Writing Web Content
In big, bold text, the author asserts that "content is the most important part of a Web site," and that the primary means of delivering content via the Web remains textual.
EN: For years, there have been predictions this would change, and that the Web would become a delivery channel for content that is primarily media. This has not borne out, nor is it expected to.
1. Make action sequences clear (5:4)
When describing a chronological sequence of events. Structure the content so that the sequence is clear.
This guideline also seems to advocate imposing sequences in which the order of tasks is arbitrary 9filling out a form that requires a few different kinds of information): break the task down into steps and guide the user through the process, a step at a time, even though the order is arbitrary.
2. Avoid jargon (4:4)
This is good guidance for writing in general, but especially pertinent to the Web, which is a technical medium, and in which sites may be specialized on a very technical topic. In general, the preference is to use simplified language in providing the content rather than resort to a glossary of terms to which the user must refer.
EN: If a site is designed for a specific audience rather than the general public, it stands to reason that the language can be elevated to include terms known by members of the audience (if you're writing for chemists, no need to dumb it down for the general public who might wander in).
3. Use familiar words (4:3)
Specifically, the author is referring to the tendency of site owners to invent terminology where there are already terms in use, either out of ignorance of common terms or in an attempt to set themselves apart (using a "shopping bag" rather than a "shopping cart").
There are sources (although the author doesn't specifically name them) that indicate which terms are preferred where there are multiple alternatives (e.g., a "dictionary" or a "glossary"), though user testing with a site's specific audience is recommended.
4. Define acronyms and abbreviations (4:2)
Another general writing tip: the first time an acronym or abbreviation is used, explain it parenthetically.
EN: Remember to do this for each page, as there is not a guaranteed order in which users will view pages. Also, some acronyms and abbreviations may seem to be ubiquitous and not require definition - but err on the side of discretion.
5. Use abbreviations sparingly (4:2)
Show complete words rather than abbreviations wherever possible.
EN: An abbreviation should be used to conserve space and facilitate reading speed where a lengthy term is used several times in the context of a given page. If a term is used once, there is no sense in using an abbreviation at all.
6. Use mixed case for text content (4:5)
I think that this is mentioned under design, but standard sentence case is more readable than all-caps in lengthy text passages.
The author also extends this to indicate that text should be in roman text by default, with treatments such as bold or italics used for specific purposes only, and in limited amounts.
7. Limit the number of words and sentences (4:5)
To optimize reading comprehension, minimize the number of words in a sentence (20 max) and the number of sentences in each paragraph (6 max).
EN: This is truly asinine and counterproductive advice. To convey the same meaning in fewer words or sentences means using more complex terms and sentence structure, which actually undermines reading comprehension. There are measurements of readability (Flesch, etc.) as well as of reading skill (a site for a more educated audience can pitch itself higher), and modifying text to suit a given level of reading skill, yet still convey the information effectively, is more than a matter of counting words and sentences. This is an entirely separate field of study.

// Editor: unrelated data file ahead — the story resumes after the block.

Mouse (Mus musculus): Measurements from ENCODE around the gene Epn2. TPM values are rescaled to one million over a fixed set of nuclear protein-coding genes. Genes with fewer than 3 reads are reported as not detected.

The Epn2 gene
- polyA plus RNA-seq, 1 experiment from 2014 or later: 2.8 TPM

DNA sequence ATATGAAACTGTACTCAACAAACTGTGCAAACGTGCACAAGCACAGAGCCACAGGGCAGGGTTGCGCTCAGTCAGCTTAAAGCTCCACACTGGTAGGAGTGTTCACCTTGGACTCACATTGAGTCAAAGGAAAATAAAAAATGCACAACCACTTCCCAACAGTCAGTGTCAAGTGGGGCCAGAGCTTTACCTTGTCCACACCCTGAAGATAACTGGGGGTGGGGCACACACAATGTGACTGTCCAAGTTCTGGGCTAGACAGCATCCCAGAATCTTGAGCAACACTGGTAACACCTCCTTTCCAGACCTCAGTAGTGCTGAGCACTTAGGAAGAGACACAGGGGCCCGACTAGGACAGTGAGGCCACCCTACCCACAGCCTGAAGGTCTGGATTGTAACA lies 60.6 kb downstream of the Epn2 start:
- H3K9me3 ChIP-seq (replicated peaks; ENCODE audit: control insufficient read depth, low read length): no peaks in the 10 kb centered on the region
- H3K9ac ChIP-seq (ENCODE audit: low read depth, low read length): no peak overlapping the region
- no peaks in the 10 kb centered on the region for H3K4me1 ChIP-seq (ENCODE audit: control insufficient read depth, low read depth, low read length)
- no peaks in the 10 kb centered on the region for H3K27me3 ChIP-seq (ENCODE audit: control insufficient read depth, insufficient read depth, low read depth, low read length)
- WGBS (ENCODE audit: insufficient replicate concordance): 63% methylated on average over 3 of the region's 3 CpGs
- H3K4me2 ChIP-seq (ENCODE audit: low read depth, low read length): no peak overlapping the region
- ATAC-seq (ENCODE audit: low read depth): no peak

8. Limit text on navigation pages (3:3)
Navigation pages are a standard convention that provide links to content, but do not themselves contain any content. Users are familiar with this, and will overlook (scan past) any content presented in the context of a navigation page. The author also cautions against using "too much" descriptive text, as most users scan a page looking at the links rather than reading descriptions.
EN: Some exceptions are known to exist - home pages, for example, often contain announcements or other content of an important nature. Also, when it comes to link descriptions, there's a balance to be struck between the speed with which an experienced user can get to the link he needs and the novice user's need for information to describe pages. A common practice is to provide two forms of navigation: a collection of bare links (often done as a list in the left column) for the advanced user, and a version with a larger volume of explanation (often done in the main column) for novice users.
9. Use active voice (3:4)
The active voice (subject-verb-object) is both more understandable and concise than the passive voice (object-verb-subject, with subject often omitted)
10. Write instructions in the affirmative (3:2)
As a general rule, instructions that tell the user what to do, as opposed to telling them what not to do (or avoid doing), are more understandable and effective.
EN: Instructions should presume the user does what he is told rather than making up his own steps, as an infinite variety of imaginary errors is possible. If certain mistakes are proven to be common, there are other methods that can be used to warn the user against common mistakes rather than interrupting a flow of steps. Most often, the error is in providing specific enough instructions.
11. Make first sentences descriptive (3:2)
As users scan Web pages, the first sentence of a Web page should be like the "lead" of a news story, communicating the most essential points in the briefest possible space.
The same is true, to a lesser degree, of the first sentence after each heading (